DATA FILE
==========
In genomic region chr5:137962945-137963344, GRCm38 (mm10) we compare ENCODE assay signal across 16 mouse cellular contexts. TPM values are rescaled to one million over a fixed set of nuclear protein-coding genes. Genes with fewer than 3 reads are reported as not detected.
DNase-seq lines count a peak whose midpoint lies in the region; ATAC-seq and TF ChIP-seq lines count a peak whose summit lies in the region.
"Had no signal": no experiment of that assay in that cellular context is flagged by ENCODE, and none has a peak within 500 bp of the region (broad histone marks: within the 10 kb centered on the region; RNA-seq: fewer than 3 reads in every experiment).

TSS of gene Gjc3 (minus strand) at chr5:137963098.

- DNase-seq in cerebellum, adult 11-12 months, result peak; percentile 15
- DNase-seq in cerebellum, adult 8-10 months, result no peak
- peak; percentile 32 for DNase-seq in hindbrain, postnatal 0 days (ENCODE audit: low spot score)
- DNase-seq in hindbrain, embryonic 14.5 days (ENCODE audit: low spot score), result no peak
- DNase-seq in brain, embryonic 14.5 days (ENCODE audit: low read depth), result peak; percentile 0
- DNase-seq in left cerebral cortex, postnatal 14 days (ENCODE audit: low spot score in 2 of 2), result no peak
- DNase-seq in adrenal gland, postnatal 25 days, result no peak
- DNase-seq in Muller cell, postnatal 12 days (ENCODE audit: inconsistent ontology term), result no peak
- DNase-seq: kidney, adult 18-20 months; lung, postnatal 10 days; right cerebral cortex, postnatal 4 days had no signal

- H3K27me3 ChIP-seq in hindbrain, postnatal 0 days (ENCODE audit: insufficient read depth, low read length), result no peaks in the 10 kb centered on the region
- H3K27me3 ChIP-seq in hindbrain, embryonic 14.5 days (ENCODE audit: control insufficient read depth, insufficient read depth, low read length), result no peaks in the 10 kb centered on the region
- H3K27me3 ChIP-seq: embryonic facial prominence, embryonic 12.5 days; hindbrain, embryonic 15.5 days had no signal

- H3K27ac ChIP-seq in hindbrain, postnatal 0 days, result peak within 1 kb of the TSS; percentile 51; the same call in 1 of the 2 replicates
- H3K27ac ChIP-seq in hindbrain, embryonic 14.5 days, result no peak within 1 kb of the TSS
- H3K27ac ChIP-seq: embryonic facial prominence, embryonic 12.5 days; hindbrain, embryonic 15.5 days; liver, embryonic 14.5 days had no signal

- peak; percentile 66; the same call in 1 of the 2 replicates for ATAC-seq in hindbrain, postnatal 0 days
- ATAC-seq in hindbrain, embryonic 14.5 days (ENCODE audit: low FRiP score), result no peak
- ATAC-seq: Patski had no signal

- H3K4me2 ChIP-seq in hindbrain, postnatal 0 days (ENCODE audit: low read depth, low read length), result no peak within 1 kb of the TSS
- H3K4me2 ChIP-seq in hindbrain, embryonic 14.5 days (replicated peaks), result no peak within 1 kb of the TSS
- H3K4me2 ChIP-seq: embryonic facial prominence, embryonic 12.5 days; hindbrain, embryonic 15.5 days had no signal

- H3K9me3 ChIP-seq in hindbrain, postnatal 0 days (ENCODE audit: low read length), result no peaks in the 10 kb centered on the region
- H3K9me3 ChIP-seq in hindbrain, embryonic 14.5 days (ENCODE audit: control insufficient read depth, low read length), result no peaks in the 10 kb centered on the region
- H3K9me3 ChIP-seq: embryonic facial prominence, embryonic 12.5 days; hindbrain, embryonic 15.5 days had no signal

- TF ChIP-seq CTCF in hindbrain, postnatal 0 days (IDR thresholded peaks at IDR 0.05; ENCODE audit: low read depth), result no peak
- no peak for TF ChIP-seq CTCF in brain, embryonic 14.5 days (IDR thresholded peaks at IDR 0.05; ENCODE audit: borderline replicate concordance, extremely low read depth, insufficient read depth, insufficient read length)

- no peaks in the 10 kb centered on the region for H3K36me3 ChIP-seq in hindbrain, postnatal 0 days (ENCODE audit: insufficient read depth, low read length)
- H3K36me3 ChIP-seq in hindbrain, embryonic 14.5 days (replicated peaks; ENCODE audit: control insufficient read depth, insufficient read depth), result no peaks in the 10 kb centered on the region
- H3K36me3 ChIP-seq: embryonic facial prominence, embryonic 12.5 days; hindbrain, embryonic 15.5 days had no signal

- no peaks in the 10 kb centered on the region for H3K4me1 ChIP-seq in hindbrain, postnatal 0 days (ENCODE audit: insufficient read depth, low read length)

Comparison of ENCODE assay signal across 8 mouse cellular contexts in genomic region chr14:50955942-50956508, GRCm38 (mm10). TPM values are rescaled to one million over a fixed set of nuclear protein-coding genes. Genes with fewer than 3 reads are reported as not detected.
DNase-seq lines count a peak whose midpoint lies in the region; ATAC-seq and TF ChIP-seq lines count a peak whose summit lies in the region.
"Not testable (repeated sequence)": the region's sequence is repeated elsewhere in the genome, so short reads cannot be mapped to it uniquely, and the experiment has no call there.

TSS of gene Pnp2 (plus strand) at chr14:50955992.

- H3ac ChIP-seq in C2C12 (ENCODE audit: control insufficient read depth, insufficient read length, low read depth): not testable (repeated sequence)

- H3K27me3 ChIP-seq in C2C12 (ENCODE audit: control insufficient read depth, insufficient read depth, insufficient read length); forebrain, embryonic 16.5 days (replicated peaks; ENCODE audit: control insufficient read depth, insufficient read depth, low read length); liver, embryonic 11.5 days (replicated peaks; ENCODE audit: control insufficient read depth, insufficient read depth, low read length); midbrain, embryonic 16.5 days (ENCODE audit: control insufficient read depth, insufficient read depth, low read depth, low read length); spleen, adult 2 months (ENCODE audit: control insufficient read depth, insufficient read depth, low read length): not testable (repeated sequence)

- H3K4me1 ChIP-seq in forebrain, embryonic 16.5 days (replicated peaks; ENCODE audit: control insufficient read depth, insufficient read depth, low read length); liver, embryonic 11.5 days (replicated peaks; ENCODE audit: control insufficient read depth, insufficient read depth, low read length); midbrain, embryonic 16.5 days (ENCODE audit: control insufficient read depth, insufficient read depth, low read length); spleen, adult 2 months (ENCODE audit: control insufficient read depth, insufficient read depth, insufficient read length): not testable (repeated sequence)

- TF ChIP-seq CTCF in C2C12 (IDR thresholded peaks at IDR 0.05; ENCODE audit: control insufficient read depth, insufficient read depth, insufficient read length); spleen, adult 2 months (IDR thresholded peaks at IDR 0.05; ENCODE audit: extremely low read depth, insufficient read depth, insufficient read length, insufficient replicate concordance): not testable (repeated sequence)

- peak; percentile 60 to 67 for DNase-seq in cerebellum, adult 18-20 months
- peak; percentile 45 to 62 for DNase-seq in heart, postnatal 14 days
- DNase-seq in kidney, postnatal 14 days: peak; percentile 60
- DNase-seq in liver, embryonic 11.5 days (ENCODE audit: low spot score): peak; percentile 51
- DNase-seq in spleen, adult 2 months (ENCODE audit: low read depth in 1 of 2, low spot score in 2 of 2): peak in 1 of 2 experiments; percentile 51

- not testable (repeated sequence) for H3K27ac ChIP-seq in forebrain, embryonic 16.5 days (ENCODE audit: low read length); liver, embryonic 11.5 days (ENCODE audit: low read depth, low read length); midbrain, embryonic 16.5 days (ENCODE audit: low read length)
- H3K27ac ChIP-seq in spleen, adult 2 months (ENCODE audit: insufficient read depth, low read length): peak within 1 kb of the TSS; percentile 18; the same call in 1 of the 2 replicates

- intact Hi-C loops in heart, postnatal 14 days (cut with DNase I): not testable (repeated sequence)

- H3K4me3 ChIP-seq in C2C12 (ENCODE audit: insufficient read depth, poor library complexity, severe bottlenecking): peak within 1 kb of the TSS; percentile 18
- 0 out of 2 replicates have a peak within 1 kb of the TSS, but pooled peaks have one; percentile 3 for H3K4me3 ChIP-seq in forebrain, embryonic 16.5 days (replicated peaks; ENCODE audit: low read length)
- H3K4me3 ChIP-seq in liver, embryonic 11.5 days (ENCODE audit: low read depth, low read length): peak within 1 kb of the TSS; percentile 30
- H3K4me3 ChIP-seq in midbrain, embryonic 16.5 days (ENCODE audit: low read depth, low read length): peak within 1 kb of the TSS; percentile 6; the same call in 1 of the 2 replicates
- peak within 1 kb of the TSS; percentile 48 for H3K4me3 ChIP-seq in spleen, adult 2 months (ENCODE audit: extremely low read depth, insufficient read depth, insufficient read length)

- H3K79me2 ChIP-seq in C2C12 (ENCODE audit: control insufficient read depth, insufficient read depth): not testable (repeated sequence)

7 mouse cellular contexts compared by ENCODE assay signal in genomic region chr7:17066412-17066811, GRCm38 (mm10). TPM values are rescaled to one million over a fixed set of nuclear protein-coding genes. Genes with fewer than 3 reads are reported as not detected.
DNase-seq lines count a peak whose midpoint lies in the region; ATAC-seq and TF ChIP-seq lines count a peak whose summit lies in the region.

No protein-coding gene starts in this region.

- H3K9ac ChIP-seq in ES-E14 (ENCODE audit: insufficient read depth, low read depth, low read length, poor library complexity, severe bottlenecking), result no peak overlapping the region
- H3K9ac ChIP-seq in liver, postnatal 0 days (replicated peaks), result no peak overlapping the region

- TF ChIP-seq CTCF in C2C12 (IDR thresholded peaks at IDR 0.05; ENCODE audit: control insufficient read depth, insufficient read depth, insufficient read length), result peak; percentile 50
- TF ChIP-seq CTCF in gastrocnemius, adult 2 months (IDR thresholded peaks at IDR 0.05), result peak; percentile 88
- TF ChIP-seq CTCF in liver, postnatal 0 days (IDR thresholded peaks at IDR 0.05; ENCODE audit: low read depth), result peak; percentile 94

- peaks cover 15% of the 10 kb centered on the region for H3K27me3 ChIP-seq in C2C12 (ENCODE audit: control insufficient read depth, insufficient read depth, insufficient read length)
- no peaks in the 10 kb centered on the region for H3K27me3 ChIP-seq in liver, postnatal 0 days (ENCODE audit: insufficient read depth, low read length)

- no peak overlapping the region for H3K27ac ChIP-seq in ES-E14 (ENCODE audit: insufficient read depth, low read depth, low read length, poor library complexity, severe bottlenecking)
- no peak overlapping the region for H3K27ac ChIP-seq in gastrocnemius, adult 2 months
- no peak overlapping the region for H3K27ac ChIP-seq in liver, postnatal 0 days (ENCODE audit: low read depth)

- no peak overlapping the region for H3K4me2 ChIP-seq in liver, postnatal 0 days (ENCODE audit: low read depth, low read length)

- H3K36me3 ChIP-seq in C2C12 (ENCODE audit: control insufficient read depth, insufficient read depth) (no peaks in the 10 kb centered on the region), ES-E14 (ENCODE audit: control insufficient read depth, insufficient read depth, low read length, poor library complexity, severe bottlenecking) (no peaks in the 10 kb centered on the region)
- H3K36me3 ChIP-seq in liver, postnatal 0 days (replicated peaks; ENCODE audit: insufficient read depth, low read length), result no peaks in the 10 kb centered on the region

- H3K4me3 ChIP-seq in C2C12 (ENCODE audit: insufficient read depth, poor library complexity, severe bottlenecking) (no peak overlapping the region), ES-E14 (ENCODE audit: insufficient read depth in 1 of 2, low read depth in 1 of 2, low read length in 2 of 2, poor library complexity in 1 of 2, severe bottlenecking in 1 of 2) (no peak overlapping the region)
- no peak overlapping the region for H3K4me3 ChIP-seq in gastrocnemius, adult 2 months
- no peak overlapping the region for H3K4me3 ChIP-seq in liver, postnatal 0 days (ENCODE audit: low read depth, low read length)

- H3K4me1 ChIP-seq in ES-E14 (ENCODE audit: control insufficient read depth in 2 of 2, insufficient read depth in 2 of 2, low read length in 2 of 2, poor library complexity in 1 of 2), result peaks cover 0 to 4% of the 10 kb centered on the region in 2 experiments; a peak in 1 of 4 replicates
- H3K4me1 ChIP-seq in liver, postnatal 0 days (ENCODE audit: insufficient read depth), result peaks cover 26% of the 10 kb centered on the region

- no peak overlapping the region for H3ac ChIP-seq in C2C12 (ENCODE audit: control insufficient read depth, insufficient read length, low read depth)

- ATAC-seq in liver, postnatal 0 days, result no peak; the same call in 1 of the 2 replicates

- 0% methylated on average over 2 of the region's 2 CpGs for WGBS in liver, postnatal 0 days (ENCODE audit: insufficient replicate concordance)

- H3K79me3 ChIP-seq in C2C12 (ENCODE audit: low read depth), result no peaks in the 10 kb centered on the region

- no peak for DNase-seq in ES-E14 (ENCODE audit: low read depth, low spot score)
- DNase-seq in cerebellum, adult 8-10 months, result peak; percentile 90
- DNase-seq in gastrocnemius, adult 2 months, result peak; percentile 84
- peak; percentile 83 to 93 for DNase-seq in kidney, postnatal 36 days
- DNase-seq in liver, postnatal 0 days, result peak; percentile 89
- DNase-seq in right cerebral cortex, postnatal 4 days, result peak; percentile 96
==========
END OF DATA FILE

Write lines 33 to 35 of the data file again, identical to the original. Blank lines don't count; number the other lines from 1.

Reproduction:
- H3K36me3 ChIP-seq: embryonic facial prominence, embryonic 12.5 days; hindbrain, embryonic 15.5 days had no signal

- no peaks in the 10 kb centered on the region for H3K4me1 ChIP-seq in hindbrain, postnatal 0 days (ENCODE audit: insufficient read depth, low read length)

Comparison of ENCODE assay signal across 8 mouse cellular contexts in genomic region chr14:50955942-50956508, GRCm38 (mm10). TPM values are rescaled to one million over a fixed set of nuclear protein-coding genes. Genes with fewer than 3 reads are reported as not detected.